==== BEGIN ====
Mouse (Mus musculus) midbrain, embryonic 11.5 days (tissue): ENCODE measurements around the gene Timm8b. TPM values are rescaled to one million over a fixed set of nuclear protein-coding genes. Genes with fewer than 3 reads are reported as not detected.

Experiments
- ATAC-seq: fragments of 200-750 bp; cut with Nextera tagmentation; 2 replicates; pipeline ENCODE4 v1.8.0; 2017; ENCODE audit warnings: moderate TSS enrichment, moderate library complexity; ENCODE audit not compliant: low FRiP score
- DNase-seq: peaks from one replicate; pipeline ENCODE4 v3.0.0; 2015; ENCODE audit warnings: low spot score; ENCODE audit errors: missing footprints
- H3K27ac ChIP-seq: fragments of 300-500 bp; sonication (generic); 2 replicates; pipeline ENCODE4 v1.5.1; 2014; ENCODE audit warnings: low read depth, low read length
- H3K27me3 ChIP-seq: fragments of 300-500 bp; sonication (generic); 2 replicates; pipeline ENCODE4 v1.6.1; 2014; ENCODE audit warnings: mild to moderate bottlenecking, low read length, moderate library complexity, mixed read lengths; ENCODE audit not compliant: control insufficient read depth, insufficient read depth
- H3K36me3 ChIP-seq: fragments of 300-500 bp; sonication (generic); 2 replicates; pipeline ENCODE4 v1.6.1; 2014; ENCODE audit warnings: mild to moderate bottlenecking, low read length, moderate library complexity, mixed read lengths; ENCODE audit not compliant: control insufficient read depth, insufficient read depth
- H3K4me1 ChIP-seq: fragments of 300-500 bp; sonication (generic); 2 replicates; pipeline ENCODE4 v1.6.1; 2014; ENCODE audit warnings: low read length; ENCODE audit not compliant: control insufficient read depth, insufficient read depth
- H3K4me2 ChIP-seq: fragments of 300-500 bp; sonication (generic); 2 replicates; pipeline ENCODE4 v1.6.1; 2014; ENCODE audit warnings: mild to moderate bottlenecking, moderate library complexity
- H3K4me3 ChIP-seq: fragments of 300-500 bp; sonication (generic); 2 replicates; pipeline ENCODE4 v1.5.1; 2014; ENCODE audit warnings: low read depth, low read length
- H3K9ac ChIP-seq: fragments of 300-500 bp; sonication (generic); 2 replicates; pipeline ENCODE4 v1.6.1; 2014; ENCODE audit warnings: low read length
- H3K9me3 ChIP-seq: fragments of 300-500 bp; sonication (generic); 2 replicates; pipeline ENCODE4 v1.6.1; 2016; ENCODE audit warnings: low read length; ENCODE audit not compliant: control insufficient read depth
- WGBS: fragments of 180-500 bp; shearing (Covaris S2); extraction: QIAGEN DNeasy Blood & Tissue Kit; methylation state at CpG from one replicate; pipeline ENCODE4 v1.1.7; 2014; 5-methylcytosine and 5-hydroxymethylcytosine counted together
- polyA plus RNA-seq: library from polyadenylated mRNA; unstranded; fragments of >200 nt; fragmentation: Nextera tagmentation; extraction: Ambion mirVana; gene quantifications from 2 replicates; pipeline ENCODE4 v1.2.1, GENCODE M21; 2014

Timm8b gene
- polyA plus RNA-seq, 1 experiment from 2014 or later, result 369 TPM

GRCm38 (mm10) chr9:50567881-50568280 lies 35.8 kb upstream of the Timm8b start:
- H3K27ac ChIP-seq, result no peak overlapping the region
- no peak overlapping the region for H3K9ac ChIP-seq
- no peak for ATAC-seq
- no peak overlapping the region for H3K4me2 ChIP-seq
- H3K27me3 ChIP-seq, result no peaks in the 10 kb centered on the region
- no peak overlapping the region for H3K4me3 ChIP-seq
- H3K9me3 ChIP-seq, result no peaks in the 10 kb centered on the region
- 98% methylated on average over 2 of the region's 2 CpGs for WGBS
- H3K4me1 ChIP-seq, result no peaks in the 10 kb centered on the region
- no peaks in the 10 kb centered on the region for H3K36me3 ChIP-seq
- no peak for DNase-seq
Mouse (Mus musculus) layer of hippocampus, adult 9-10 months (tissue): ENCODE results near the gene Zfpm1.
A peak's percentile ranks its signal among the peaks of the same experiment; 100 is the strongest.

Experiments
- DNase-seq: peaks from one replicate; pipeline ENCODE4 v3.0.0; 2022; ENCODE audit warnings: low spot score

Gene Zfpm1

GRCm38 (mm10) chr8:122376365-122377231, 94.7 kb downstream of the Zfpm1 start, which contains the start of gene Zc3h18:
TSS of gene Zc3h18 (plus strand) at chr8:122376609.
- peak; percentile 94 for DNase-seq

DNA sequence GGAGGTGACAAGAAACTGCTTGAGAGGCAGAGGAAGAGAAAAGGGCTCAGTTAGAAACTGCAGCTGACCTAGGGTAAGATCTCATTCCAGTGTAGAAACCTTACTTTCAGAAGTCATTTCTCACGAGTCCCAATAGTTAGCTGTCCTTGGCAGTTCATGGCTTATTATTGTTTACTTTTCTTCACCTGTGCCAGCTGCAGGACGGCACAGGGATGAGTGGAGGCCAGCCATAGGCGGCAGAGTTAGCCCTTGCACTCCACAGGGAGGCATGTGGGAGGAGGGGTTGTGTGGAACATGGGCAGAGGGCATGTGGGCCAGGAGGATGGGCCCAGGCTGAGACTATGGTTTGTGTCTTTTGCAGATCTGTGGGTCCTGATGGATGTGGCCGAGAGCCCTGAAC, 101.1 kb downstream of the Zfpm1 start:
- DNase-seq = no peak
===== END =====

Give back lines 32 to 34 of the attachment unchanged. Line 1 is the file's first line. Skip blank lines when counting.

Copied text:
- DNase-seq: peaks from one replicate; pipeline ENCODE4 v3.0.0; 2022; ENCODE audit warnings: low spot score

Gene Zfpm1

GRCm38 (mm10) chr8:122376365-122377231, 94.7 kb downstream of the Zfpm1 start, which contains the start of gene Zc3h18: